Wallace is the lingua franca of a certain subset of overeducated, usually wealthy, extremely self-serious (mostly) men. Wallace’s bandana and occasional playfulness disguised this, but history has slowly revealed what has always been true, which is that David Foster Wallace was exactly the kind of person who would be into David Foster Wallace, just smarter.

Gorsuch and the sneakily conservative Wallace are peas in a pod. Wallace has quietly become a favorite of many archconservatives over the last decade: Scalia, the David Foster Wallace of Supreme Court justices, was also a fan, as is National Review’s Kevin Williamson, a man who mistakes facial hair for intellectual depth.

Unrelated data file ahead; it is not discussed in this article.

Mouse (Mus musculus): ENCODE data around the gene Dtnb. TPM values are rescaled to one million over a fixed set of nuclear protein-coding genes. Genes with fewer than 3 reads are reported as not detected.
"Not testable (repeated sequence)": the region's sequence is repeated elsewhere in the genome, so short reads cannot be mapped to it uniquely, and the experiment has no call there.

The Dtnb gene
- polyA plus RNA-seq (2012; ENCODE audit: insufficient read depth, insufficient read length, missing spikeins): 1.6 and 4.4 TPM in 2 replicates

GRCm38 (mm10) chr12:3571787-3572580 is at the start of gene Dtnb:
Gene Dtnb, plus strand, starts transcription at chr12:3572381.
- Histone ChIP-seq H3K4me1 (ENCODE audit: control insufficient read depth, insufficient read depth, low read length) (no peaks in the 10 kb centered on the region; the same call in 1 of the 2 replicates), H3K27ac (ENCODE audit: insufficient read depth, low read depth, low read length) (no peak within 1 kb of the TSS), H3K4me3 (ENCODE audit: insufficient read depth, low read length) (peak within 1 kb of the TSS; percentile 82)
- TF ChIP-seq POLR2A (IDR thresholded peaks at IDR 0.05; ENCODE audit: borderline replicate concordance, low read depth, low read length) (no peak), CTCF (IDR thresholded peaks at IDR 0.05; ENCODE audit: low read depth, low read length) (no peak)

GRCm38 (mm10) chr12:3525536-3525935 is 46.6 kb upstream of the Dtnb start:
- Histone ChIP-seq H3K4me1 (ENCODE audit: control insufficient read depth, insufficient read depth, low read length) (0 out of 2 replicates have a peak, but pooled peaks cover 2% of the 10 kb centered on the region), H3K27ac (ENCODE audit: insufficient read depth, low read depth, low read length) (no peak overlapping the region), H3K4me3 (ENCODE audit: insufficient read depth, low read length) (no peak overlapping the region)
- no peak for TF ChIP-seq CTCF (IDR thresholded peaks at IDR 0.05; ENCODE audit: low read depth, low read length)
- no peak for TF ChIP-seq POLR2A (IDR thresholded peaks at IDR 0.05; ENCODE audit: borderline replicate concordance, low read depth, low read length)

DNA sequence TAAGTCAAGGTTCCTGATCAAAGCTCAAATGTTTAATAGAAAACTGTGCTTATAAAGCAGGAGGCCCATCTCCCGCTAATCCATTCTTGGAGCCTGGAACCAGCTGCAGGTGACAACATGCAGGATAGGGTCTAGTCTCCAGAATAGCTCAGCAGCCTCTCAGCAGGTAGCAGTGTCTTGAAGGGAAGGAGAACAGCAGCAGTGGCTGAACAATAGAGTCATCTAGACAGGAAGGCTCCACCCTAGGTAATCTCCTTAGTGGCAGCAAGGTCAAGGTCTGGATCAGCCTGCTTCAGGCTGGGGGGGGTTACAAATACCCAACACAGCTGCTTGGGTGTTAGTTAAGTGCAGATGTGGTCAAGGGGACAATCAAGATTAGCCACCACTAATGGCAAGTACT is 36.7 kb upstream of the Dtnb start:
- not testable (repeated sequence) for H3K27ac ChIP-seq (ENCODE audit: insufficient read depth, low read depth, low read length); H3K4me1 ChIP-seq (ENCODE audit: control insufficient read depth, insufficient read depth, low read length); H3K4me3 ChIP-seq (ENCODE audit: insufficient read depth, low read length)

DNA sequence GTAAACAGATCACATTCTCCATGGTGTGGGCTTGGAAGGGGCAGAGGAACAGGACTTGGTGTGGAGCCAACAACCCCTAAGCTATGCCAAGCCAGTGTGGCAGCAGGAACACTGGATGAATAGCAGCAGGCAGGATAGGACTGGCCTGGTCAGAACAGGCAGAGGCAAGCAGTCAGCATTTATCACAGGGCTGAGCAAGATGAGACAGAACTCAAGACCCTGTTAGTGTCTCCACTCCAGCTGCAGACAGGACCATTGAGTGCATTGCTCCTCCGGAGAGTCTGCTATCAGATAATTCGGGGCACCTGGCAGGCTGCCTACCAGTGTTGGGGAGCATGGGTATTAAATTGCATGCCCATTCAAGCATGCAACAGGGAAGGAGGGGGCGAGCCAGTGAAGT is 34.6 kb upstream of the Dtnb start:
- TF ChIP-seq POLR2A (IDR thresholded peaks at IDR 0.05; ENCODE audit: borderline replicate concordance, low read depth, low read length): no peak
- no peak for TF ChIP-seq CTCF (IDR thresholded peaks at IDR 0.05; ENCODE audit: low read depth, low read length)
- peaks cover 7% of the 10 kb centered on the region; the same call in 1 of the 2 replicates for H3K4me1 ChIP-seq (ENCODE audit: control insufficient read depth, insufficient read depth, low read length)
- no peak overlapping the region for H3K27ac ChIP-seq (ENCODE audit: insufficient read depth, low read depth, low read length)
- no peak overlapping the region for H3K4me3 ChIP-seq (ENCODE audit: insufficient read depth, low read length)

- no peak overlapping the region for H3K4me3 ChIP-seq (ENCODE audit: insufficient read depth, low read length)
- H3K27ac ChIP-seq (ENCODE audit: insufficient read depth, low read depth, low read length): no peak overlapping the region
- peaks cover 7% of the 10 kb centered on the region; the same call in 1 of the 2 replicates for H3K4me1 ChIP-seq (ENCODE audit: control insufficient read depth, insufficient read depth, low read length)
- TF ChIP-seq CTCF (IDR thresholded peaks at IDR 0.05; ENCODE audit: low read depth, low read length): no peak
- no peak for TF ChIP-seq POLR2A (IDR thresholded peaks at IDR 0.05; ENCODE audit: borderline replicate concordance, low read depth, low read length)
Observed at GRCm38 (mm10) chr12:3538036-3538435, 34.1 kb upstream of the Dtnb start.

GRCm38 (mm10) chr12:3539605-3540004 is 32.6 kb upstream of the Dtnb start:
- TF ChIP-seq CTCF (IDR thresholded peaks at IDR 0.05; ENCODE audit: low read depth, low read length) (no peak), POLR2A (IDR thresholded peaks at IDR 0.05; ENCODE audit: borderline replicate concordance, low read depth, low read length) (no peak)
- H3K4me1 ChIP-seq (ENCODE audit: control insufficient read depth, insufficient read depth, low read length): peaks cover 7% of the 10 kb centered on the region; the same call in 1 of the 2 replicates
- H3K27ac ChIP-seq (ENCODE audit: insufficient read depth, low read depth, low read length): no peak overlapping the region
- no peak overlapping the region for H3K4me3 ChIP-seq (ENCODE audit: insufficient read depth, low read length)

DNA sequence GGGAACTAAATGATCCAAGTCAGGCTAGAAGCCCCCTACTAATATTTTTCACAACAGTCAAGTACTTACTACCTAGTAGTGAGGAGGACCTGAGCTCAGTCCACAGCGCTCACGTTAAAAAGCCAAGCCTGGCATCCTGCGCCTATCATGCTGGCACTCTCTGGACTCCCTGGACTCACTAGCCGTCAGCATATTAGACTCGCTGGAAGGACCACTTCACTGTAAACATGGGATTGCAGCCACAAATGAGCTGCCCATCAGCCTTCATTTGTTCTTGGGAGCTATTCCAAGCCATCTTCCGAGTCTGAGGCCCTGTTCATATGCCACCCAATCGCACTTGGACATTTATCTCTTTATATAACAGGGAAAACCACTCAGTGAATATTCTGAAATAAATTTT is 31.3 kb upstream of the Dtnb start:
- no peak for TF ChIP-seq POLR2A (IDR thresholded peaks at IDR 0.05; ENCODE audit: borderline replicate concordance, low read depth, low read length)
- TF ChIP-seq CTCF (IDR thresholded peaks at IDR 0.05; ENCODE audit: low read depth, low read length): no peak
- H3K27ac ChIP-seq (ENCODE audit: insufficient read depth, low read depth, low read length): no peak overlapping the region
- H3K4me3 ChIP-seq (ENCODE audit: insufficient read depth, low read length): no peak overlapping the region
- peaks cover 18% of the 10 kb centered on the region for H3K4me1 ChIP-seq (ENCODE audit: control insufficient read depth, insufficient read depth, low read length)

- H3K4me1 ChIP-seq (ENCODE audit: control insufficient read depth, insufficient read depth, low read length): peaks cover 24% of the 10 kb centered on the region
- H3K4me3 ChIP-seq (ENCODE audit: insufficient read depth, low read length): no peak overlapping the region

Of course, judging Wallace by the people who read him—even judging him by his own, often extremely regressive political views—is very unfair! Wallace wrote a long love letter to the IRS, after all, and can’t be neatly summed up, which is both his greatest strength and his greatest weakness (it’s what leads him to be taken up by both Gorsuch and the satchel bros). Also, Girl With Curious Hair still bangs.

But this is the company David Foster Wallace fandom keeps now:

David Foster Wallace is essentially the same as skiing and cigars now.